Fultz has sought wisdom from former Washington standouts such as Isaiah Thomas, Brandon Roy and Nate Robinson (who was working out with the Huskies regularly before signing a D-League contract in early February). He’s also developed a close relationship with Los Angeles Clippers guard Jamal Crawford, a Seattle native who speaks with Fultz frequently. Crawford says he’s been taken aback by “how easy he makes it look on the court.”

Washington's Markelle Fultz goes up for a shot against Arizona on January 29, 2017, in Tucson, Arizona.
Washington's Markelle Fultz goes up for a shot against Arizona on January 29, 2017, in Tucson, Arizona.Christian Petersen/Getty Images

After the Arizona game February 18, Fultz limps out of Washington’s training room and back to the court. He hugs his mother, kisses his sister on the cheek and daps up Williams, the AAU coach who also mentored Durant and DeMarcus Cousins back in Maryland.

“If he hasn’t had the year he’s had, they probably wouldn’t have won any games,” Williams says. “Being here hasn’t hurt him too much. Most people still say he’s going No. 1. Is that a bad season?”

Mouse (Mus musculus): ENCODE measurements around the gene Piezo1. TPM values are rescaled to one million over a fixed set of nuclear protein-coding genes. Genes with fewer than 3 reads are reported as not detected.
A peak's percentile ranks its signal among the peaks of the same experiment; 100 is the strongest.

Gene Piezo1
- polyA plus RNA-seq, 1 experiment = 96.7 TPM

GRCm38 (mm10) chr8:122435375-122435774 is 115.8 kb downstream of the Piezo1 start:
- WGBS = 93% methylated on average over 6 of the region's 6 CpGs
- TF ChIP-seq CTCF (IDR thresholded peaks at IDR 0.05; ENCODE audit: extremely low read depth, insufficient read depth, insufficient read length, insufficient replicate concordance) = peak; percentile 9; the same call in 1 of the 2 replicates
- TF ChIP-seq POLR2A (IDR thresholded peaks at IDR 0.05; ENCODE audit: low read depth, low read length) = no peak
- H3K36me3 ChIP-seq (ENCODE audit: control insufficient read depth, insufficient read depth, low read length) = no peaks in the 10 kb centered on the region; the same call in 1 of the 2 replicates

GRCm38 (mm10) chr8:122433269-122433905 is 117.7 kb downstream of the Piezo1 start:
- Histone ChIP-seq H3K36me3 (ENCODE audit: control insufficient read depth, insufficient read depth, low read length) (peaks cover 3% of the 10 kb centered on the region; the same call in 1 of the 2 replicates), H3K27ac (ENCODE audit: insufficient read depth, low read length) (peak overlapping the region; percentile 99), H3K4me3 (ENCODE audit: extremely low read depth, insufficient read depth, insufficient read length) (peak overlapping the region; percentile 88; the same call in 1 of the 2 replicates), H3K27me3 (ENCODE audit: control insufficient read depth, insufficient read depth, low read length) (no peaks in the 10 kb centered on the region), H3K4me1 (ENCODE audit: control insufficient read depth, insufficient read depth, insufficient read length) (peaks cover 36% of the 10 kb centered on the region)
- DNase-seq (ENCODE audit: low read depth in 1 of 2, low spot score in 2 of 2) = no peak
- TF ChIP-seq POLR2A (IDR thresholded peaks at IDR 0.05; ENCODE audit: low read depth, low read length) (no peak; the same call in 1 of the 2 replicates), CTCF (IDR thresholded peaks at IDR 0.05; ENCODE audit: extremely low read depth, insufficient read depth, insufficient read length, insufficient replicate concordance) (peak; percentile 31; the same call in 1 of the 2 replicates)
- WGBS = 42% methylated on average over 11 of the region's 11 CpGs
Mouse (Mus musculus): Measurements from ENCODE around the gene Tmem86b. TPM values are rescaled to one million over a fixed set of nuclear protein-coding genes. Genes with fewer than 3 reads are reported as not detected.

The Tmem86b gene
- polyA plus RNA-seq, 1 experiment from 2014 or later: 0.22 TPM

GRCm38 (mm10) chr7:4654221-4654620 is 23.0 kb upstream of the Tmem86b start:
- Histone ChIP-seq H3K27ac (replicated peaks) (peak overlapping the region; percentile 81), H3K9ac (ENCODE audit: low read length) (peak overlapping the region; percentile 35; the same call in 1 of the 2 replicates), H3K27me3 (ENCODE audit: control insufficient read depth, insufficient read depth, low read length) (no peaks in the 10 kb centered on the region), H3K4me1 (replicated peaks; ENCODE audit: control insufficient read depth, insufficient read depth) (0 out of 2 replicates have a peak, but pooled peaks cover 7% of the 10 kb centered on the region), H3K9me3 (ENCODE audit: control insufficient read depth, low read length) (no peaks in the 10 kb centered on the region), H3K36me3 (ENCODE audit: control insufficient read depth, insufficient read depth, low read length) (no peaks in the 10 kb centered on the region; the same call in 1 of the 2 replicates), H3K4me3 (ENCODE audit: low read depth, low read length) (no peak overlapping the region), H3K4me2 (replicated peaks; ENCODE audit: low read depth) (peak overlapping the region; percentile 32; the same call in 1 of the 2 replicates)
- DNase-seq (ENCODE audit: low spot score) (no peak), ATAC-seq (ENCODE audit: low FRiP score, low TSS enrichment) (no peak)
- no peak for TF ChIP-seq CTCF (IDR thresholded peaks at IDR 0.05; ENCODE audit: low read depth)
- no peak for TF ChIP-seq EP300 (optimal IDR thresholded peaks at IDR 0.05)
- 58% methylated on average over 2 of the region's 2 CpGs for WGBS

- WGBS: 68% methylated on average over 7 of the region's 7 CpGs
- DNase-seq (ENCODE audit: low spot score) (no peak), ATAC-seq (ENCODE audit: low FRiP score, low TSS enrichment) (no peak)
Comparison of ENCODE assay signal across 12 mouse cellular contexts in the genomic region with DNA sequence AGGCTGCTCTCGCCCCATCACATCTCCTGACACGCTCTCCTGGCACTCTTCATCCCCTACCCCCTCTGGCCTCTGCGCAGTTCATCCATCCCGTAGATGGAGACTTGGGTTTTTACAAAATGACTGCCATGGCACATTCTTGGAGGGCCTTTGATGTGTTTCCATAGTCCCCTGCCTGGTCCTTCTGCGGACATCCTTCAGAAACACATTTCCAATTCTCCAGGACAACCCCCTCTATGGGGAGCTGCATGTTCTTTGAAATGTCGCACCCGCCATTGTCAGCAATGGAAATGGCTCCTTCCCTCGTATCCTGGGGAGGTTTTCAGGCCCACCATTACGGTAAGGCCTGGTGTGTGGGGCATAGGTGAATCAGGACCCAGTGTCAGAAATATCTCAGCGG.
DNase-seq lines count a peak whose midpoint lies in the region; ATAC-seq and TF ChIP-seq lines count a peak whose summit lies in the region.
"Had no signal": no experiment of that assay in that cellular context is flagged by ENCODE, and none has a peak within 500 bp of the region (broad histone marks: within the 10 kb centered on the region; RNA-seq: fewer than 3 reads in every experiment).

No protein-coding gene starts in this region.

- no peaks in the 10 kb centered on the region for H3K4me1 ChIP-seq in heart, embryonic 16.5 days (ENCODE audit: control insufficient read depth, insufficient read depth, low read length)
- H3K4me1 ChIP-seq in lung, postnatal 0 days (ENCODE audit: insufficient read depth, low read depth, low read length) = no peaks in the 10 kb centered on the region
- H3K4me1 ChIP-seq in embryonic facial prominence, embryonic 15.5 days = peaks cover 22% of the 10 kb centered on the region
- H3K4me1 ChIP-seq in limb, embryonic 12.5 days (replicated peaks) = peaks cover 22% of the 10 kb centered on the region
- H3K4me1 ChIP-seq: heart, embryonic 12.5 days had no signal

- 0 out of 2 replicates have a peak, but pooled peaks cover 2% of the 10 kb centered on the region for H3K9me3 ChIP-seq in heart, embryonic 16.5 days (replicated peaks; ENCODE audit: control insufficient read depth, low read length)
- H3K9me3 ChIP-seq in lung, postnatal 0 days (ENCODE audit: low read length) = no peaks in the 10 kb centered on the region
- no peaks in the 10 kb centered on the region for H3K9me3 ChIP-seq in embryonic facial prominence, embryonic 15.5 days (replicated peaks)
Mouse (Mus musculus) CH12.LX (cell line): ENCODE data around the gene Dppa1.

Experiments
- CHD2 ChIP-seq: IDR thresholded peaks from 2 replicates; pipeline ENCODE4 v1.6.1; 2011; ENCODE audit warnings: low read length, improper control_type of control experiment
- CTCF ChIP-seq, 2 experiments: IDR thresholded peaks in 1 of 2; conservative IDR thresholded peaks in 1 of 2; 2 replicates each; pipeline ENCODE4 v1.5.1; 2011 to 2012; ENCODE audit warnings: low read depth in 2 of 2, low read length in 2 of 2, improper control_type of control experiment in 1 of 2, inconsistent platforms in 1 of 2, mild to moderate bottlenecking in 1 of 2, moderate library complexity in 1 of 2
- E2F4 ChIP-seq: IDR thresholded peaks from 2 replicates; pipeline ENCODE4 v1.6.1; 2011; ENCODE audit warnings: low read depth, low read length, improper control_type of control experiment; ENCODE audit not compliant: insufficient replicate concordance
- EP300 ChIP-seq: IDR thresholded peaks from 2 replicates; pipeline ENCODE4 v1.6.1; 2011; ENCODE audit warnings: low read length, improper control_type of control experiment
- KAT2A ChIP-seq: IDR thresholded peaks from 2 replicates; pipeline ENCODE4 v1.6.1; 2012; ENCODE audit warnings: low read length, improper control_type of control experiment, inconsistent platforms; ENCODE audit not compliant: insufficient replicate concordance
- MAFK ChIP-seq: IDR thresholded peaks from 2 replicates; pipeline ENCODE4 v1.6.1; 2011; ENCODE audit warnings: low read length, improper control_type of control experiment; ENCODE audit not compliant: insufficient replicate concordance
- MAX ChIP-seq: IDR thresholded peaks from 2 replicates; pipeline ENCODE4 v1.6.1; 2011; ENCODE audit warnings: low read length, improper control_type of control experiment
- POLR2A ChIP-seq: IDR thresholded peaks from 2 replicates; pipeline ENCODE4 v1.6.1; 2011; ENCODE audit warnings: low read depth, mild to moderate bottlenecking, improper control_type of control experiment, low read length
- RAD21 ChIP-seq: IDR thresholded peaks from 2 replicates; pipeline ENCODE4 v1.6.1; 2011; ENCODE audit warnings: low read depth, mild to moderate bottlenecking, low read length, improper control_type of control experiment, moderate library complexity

An administrator informs Fultz that a gaggle of professional autograph sellers is waiting for him outside, armed with pictures and posters and basketballs they’d likely try to monetize with Fultz’s stroke of a Sharpie.

Hoping to avoid such notable situations while he still can, Fultz plops into a chair in the bleachers while a friend jogs to retrieve the car for a secret escape out the stadium’s back entrance.

Fultz stretches out his legs comfortably, drapes his arms over the backs of the chairs on either side of him and takes a deep breath.

“You can only go through college once,” he says, still speaking softly. “I had a great experience here. I enjoyed every moment of it. I can’t wait for the next chapter.”

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Jason King is a senior writer for B/R Mag, based in Kansas. A former staff writer at ESPN.com, Yahoo Sports and the Kansas City Star, King's work has received mention in the popular book series The Best American Sportswriting. Follow him on Twitter: @JasonKingBR.